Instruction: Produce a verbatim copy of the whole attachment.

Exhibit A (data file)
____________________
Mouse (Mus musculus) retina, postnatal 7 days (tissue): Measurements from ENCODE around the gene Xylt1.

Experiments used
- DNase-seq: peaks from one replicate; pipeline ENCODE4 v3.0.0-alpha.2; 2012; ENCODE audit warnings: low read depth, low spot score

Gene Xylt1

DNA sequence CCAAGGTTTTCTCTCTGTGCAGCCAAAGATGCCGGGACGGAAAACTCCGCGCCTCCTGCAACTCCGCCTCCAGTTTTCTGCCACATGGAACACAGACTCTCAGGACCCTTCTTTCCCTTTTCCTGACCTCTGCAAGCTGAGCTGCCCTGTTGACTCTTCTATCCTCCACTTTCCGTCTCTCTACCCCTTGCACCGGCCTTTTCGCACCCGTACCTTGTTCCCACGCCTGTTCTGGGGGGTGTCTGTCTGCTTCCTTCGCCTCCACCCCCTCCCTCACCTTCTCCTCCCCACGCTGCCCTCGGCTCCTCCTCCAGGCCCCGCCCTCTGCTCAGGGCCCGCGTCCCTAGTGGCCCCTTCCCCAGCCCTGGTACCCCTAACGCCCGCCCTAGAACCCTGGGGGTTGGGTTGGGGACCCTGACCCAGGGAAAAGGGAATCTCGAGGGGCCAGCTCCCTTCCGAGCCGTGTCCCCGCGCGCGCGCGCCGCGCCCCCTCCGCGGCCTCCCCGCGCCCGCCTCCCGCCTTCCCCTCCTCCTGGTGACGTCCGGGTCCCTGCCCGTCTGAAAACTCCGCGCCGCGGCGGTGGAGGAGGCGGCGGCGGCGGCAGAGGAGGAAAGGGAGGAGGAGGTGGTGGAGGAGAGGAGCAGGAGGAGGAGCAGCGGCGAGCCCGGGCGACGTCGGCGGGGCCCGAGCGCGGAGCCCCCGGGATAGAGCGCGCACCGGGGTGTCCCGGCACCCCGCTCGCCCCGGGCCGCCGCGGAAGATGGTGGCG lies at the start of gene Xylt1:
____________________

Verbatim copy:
Mouse (Mus musculus) retina, postnatal 7 days (tissue): Measurements from ENCODE around the gene Xylt1.

Experiments used
- DNase-seq: peaks from one replicate; pipeline ENCODE4 v3.0.0-alpha.2; 2012; ENCODE audit warnings: low read depth, low spot score

Gene Xylt1

DNA sequence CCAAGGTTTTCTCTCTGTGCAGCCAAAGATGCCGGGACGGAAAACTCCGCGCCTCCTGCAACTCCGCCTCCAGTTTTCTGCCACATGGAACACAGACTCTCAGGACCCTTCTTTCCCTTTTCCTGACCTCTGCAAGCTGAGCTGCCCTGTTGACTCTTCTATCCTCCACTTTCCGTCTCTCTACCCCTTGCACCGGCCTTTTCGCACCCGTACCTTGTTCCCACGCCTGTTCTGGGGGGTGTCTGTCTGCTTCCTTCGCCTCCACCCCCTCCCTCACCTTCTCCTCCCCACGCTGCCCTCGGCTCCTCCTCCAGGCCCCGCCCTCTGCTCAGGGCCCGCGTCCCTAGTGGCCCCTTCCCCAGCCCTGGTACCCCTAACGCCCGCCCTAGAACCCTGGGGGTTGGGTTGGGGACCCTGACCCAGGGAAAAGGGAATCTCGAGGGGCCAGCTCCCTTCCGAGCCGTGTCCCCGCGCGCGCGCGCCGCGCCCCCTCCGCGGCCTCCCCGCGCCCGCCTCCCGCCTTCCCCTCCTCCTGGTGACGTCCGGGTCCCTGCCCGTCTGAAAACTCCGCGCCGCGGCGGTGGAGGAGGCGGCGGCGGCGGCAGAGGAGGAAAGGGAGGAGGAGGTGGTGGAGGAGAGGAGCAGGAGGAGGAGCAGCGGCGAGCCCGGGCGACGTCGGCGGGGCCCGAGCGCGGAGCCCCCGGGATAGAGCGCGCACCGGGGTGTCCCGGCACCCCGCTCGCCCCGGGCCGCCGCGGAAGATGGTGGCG lies at the start of gene Xylt1: